Products called nutricosmetics, which have more than just a superficial effect on one's appearance, are rapidly gaining ground because of the growing realization that certain foods can help one look (and feel) one's best. Despite the onslaught of lotions and surgical procedures with the promise of instant and eternal youth, consumers are having a hard time letting go of the tried and tested potions that beautified and rejuvenated their ancestors for centuries. The global reach for ingestibles that benefit the insides and the outsides will net $4.24 billion by 2017, according to Global Industry Analysts.
Anti-aging concerns constitute the single largest market worldwide. But it is age-old cultural practices that have positioned Japan as the highly developed global leader in the nutricosmetics market. Europe trails as the next largest and most influential global market, while the giant (and chronologically much younger) U.S. market is still just waking up to realize the benefits of beauty from within.
Traditional Japanese culture recognizes collagen as an anti-aging nutrient to help skin remain firm and youthful. Fish collagen soups and hot beverages with collagen are an essential part of the Japanese health and beauty regimen – a good reason why Nestlé's collagen-fortified instant coffee is so successful in Japan.
But the health benefits of collagen are not unique to Asians alone. Saint Hildegarde von Bingen (1098-1179), the German Benedictine abbess and polymath, identified collagen to be beneficial for joint pain. Collagen is a key protein in the body and ensures cohesion, elasticity and regeneration of skin, cartilage and bone. Whether derived from terrestrial (bovine or porcine) or marine sources, the amino acid makeup provides various health and beauty benefits.
Tampa, Fla., based ResVitále combined the advantage of collagen with hyaluronic acid and resveratrol to boost skin hydration, firmness and elasticity in Collagen Enhance Chews, a tasteful alternative to pills and capsules. Dutch biotech company, Rousselot, uses special concentration and sterilization processes to boost glycine, proline and hydroxyproline in Peptan, a branded collagen for food and beverage applications. Scientific literature explains that ingestion of hydrolyzed collagen produces peptides that stimulate fibroblasts cells in the skin to produce and reorganize new collagen fibers, which upon bundling add to the elasticity of the skin.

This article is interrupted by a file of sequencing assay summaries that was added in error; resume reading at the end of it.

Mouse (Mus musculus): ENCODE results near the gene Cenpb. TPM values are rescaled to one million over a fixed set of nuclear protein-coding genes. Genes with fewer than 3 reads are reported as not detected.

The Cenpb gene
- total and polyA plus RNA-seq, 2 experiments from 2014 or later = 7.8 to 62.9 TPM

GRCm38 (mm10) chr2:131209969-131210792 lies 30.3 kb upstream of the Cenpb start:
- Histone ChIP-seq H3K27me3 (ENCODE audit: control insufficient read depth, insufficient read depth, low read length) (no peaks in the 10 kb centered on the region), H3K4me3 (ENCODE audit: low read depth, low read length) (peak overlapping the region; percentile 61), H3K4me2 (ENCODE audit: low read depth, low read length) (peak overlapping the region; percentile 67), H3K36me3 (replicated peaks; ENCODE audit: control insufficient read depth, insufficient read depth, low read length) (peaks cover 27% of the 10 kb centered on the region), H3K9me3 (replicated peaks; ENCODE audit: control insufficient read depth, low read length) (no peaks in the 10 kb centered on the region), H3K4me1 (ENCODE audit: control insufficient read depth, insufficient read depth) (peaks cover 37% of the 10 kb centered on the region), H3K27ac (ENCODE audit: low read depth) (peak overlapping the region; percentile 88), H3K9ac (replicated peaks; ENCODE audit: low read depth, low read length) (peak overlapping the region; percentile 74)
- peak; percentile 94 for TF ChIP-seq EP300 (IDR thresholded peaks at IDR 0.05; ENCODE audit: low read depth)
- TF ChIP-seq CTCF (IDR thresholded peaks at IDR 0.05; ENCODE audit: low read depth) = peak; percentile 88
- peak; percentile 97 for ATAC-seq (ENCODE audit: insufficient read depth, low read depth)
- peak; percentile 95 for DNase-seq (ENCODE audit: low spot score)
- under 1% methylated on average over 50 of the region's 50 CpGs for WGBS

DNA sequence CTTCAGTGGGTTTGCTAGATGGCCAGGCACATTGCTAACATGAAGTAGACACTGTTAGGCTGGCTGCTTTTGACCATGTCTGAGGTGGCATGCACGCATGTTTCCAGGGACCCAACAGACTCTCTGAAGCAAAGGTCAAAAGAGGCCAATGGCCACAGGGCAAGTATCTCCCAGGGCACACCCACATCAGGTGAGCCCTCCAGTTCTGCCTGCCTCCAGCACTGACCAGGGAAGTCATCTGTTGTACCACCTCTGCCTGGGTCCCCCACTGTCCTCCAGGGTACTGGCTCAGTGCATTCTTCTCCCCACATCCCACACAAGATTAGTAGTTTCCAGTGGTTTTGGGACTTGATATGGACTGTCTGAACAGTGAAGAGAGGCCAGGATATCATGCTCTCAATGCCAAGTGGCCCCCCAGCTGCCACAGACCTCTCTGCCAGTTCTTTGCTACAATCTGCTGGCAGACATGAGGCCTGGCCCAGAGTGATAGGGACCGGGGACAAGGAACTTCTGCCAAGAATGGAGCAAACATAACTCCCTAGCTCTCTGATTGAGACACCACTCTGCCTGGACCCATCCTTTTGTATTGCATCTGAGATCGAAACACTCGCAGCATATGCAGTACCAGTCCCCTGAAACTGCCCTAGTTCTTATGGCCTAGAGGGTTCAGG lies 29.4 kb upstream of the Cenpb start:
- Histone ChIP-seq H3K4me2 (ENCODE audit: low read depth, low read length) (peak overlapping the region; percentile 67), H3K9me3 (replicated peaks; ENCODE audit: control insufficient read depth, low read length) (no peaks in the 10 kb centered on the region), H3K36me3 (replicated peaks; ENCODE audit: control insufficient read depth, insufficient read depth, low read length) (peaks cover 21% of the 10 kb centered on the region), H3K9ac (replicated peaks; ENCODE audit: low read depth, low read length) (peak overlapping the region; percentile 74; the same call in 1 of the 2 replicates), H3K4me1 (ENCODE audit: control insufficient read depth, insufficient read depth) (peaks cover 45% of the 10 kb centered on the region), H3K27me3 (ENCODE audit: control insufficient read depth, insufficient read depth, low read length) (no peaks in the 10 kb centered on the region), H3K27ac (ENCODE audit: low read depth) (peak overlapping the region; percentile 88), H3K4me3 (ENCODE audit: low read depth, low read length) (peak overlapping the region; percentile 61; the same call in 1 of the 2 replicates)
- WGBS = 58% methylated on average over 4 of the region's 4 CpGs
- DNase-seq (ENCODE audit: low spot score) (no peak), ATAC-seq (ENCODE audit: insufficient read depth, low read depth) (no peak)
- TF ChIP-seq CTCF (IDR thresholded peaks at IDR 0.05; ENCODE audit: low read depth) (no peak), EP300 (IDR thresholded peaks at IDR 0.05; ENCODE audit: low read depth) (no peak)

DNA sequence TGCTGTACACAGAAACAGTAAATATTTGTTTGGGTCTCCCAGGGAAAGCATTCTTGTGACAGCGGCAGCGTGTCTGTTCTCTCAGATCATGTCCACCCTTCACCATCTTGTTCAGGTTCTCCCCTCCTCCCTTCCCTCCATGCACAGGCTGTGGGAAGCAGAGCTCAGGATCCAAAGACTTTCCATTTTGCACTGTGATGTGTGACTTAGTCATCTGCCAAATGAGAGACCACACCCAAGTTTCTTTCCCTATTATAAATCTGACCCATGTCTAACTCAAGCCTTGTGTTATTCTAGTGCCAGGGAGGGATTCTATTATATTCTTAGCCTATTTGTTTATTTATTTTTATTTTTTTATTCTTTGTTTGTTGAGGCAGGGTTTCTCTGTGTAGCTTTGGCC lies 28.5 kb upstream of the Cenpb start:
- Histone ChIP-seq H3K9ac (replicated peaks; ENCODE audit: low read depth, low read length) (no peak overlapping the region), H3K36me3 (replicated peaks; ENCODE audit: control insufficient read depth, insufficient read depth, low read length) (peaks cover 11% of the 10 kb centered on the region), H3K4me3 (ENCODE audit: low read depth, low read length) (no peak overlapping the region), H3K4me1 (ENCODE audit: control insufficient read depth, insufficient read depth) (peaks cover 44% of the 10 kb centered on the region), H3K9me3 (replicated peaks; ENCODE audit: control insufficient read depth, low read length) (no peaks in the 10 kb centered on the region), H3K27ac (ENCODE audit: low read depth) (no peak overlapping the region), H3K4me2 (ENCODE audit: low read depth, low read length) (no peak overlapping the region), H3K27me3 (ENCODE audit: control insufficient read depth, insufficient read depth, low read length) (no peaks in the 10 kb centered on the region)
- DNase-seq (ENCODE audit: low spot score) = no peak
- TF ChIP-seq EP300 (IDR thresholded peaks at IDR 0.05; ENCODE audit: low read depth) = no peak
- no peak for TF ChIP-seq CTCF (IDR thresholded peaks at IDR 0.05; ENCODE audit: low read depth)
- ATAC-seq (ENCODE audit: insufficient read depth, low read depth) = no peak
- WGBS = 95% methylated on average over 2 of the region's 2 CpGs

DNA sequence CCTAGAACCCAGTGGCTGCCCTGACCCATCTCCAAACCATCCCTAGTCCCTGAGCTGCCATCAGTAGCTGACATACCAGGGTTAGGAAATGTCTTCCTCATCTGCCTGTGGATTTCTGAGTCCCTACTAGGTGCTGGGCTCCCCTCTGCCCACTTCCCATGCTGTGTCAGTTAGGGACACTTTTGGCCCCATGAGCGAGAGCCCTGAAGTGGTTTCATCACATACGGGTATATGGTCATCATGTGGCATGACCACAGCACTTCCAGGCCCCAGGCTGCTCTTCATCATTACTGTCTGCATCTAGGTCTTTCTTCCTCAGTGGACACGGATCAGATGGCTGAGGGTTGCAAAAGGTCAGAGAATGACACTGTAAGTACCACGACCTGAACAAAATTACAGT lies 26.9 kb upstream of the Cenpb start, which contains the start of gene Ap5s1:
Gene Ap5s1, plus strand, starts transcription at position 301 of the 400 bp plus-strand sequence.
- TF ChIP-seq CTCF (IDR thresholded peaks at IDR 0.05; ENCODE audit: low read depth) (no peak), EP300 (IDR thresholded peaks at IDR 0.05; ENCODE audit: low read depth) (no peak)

Another reigning ancient beauty powerhouse from the East is turmeric, which contains curcuminoids – bioactive compounds that are well-researched and demonstrated to be potentially useful in mitigating inflammation and several types of skin cancer, including melanomas. Turmeric has been clinically validated for beneficial antioxidant effects and inhibitory effects on cyclooxygenase 2 (COX-2). This makes turmeric derivatives useful as an ingredient in anti-aging formulations – topical and oral – to foster general skin health and integrity. Additionally, they help prevent connective tissue breakdown by inhibiting destructive enzymes such as collagenase, elastase and hyaluronidase.
Ayurvedic medicine practiced for millennia in India has long recognized turmeric as a multifunctional ingredient nutrient, a fact that is only now gaining popularity with Western consumers. Although companies like Dragon Nutrition in the U.K. have formulated Little Dragon shots with turmeric extract, most consumers still reach for turmeric or curcumin supplements for beauty benefits.
While ambiguity lingers about whether the addition of fruits, vegetables, vitamins and minerals to cosmetics can produce measurable effects on skin and appearance, there has been universal agreement for centuries that fruits, vegetables, vitamins and minerals are unequivocally beneficial to health and appearance. This consumer confidence may explain why cosmetics, drug and food companies are investing and pushing the boundaries of foods and beverages to foster skin and hair health, and beauty. The general belief is that the skin is not only nourished on the outside with moisturizing creams and topical solutions, but also from the inside with the right nutrients.
According to Frost & Sullivan's Yong-Li Qian, carotenoids represent 23.3 percent market share – the second largest – in the nutricosmetics ingredients sector. Key carotenoids include beta-carotene, lutein and lycopene, and may be extracted from vegetables and algae.